I often tell my kids that they have to read to learn. There’s simply no way around it. This is especially true when they’re no longer in school and they don’t have teachers and assignments forcing them to read. While they may dream of a day when they don’t have a long list of reading assignments, the truth is that they will (or should) spend the rest of their lives reading. Hopefully, they’ll enjoy it. My wife and I began reading to them almost from the moment we brought them home from the hospital, and over the years that’s turned into family reading time each night before bedtime. As a result it’s not unusual to see my kids lumbering around the house with a book in hand without any assignment hanging over their head.
While most of my reading is done for pure pleasure, as a writer I must read. One of the most salient nuggets of advice Stephen King delivers in his memoir On Writing is just that: A writer must read. It’s necessary to get better. You have to observe the craft in its finest form (or not so finest) to really understand how to improve your own work. There’s no way around it, nor are there any shortcuts. If you’re writing and not reading, you’re limiting your potential as a writer.
Reading is what brought me to writing in the first place. Way back in fourth grade when I pulled Richard Adam’s Watership Down from the top shelf of the musty, old school library and checked it out, I started down the path to being a writer. That book subsumed my imagination and took me to a different world. I loved it so much that I read it twice (it remains the only book I’ve read more than once). After I read that book, I decided I wanted to create wonderful stories like that. I wanted to become a writer. Three decades later I took that first step toward being a writer, but by then, I had read many more books and learned much more about writing.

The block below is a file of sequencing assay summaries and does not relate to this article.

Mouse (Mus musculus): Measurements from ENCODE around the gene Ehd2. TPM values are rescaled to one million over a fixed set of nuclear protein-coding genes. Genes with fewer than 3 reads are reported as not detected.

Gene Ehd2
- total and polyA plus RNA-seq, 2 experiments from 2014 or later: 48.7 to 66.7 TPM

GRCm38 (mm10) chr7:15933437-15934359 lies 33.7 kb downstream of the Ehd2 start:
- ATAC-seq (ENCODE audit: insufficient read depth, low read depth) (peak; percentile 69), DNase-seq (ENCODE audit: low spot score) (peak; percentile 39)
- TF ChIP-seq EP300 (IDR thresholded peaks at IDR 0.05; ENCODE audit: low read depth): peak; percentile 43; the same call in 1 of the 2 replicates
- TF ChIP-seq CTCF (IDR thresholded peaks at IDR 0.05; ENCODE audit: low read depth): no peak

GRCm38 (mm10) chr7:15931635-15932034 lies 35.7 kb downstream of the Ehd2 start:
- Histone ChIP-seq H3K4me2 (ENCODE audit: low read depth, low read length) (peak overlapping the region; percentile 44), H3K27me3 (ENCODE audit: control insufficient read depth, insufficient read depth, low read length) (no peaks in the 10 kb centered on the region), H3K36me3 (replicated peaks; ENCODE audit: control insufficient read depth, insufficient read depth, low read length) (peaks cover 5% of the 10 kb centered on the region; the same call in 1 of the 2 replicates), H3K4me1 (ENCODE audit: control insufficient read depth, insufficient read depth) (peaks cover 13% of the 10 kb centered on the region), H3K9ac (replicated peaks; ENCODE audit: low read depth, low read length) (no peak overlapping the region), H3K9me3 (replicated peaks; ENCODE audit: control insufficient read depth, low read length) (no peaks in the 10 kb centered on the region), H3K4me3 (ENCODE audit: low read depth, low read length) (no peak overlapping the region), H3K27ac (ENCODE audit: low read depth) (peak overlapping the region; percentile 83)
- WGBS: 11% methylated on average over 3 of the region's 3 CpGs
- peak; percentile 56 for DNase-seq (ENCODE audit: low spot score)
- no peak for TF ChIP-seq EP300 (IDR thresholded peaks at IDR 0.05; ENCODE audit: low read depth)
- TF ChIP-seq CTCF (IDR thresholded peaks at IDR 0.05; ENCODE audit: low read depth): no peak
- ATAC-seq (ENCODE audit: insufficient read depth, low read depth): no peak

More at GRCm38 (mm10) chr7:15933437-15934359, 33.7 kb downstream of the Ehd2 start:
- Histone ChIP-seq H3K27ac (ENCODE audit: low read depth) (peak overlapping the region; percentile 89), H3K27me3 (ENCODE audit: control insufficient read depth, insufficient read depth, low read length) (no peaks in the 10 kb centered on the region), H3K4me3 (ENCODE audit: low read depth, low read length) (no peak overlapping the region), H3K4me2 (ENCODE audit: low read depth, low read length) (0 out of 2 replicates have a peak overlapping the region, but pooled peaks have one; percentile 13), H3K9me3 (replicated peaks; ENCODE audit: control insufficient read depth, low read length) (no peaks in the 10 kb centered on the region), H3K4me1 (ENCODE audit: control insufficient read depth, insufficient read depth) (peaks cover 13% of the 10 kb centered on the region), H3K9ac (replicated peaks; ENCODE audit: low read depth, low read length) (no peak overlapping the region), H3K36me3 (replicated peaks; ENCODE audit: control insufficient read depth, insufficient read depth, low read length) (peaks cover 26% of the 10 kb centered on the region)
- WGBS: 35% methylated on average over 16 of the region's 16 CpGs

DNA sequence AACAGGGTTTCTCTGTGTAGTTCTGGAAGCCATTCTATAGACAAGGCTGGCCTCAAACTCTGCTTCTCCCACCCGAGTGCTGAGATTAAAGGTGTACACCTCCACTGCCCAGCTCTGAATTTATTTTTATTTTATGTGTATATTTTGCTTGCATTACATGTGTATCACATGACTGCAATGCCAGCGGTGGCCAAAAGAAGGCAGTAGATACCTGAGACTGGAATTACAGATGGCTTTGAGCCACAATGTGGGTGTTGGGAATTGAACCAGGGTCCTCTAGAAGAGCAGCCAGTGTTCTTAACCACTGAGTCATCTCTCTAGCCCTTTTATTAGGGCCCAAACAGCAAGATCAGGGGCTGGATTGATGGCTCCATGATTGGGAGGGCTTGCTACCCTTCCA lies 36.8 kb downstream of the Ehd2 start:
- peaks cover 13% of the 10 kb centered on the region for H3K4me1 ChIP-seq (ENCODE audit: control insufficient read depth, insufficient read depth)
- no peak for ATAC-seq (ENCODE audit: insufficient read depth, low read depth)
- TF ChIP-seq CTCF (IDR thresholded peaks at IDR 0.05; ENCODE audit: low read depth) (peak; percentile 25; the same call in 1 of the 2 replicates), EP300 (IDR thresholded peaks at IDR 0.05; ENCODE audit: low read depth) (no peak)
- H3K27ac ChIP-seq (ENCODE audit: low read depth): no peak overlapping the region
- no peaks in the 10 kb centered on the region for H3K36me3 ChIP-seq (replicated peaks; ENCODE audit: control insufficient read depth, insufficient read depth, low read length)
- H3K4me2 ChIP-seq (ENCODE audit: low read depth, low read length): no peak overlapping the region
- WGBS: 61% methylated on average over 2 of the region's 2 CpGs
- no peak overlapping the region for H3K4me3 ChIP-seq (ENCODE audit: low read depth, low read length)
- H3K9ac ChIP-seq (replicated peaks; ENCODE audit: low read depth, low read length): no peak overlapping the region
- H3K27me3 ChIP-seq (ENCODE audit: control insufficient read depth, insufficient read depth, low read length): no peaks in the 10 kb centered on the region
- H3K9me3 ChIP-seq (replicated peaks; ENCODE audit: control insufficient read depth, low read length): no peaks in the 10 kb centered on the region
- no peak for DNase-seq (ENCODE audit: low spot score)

Every time I pick up a book, I learn something. I learn new words, new ways of describing something, or a new approach to creating a scene or imagery. I’m currently reading Station Eleven by Emily St. John Mandel. The way she creates a scene is remarkable – a prime example of “show, don’t tell.” Her use of imagery and words puts the reader right in the middle of her stark, apocalyptic world, which is equal parts horrifying and mesmerizing. The novel spans several decades, but she manages the time shifts expertly so that the reader doesn’t get whipsawed by the jumps along the timeline. I’ve learned a lot from reading her book, and it will make me a better writer.
I could go on and on with examples of how I’ve learned about the craft of writing from reading. Wally Lamb taught me the true art of character development with his books that often delve deep into the psyche of his protagonists (see She’s Come Undone). Khalid Hosseini taught me how to bring the setting alive and make it just as much a part of the book as the main characters (see A Thousand Splendid Suns). Jonathan Franzen, a true literary genius, taught me how to weave a beautiful story from the seemingly mundane interactions of the characters (see The Corrections). His stories aren’t for thrill seekers, but they are beautiful in that they capture the emotional reality of life vs. some fantastic version of it.
There are so many books to read, and so little time, especially as I’m trying to squeeze in time to write myself. Nevertheless, I will always make time for reading, whether it’s just before bedtime or on the train to work, because reading is necessary for writing. A writer must read.